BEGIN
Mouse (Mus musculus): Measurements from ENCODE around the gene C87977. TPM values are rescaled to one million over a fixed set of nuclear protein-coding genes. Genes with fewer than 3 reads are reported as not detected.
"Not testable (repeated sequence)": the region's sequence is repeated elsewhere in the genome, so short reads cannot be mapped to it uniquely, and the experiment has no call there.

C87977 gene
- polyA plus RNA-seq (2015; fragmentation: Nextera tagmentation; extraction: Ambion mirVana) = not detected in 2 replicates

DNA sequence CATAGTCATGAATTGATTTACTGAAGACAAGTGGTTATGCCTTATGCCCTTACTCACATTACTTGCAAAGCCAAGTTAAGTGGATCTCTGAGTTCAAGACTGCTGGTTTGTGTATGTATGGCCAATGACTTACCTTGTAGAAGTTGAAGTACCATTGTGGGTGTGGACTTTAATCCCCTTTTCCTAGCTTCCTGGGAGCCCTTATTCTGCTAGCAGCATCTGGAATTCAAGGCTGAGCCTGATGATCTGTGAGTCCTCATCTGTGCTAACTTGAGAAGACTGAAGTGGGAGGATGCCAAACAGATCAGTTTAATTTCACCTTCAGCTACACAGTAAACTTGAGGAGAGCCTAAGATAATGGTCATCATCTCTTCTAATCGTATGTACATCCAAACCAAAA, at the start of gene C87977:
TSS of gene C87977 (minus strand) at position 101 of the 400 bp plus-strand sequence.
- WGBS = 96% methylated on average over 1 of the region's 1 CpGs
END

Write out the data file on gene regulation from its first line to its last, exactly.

Mouse (Mus musculus): Measurements from ENCODE around the gene C87977. TPM values are rescaled to one million over a fixed set of nuclear protein-coding genes. Genes with fewer than 3 reads are reported as not detected.
"Not testable (repeated sequence)": the region's sequence is repeated elsewhere in the genome, so short reads cannot be mapped to it uniquely, and the experiment has no call there.

C87977 gene
- polyA plus RNA-seq (2015; fragmentation: Nextera tagmentation; extraction: Ambion mirVana) = not detected in 2 replicates

DNA sequence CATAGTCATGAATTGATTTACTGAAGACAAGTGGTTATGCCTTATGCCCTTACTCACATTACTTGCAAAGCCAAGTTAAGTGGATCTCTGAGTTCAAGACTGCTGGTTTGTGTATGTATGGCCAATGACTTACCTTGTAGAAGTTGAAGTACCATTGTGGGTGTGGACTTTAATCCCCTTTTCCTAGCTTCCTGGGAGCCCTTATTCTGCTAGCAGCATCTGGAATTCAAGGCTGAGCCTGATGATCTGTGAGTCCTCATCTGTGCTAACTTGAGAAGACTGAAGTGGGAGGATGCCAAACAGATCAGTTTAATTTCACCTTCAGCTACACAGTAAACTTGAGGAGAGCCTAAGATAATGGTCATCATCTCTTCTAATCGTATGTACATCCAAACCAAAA, at the start of gene C87977:
TSS of gene C87977 (minus strand) at position 101 of the 400 bp plus-strand sequence.
- WGBS = 96% methylated on average over 1 of the region's 1 CpGs